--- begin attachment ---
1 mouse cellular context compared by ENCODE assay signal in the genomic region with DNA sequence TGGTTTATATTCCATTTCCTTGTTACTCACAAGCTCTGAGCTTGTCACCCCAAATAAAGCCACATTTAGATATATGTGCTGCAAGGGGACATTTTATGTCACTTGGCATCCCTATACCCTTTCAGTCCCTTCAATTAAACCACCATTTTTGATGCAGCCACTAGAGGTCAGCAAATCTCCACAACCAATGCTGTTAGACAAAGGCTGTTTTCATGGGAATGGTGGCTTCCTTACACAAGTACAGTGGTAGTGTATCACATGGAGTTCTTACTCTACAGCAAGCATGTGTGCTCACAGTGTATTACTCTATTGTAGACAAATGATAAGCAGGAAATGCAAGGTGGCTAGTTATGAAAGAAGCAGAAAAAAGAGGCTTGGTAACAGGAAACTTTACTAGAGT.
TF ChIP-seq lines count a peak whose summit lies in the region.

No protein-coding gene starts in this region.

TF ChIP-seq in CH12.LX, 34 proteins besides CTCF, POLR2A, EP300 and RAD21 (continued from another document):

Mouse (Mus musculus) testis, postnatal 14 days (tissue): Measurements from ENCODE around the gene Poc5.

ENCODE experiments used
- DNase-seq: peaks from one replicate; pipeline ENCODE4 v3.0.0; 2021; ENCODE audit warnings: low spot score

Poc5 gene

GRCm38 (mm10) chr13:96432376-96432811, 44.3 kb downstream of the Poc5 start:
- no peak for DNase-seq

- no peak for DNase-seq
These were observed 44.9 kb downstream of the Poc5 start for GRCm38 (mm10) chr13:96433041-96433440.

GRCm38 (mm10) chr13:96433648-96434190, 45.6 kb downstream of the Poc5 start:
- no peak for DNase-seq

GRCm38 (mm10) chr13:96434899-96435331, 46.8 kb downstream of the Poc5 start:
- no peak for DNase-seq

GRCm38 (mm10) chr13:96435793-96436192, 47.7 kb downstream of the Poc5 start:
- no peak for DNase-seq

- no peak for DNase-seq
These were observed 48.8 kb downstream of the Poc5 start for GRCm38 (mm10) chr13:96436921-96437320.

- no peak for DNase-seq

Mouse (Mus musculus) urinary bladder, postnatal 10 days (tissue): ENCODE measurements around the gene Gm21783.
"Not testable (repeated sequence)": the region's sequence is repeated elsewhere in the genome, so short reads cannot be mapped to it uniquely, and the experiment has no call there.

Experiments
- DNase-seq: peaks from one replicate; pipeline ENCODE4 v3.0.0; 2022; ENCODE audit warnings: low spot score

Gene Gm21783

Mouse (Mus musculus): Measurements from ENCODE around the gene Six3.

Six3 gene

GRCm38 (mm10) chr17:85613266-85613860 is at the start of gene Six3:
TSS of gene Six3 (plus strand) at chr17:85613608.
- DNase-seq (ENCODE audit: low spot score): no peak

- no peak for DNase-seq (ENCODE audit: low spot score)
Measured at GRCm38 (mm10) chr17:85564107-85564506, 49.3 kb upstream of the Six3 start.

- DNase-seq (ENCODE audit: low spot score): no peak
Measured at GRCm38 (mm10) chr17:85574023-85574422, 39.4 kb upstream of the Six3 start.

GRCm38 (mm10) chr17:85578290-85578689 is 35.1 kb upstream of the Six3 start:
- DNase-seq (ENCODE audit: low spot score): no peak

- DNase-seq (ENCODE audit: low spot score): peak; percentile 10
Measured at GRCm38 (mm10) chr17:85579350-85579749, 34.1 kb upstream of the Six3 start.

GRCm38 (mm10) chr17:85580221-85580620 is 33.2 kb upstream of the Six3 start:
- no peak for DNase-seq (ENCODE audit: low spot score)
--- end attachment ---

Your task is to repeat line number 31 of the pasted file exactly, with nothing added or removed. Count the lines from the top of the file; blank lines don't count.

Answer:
- DNase-seq (ENCODE audit: low spot score): no peak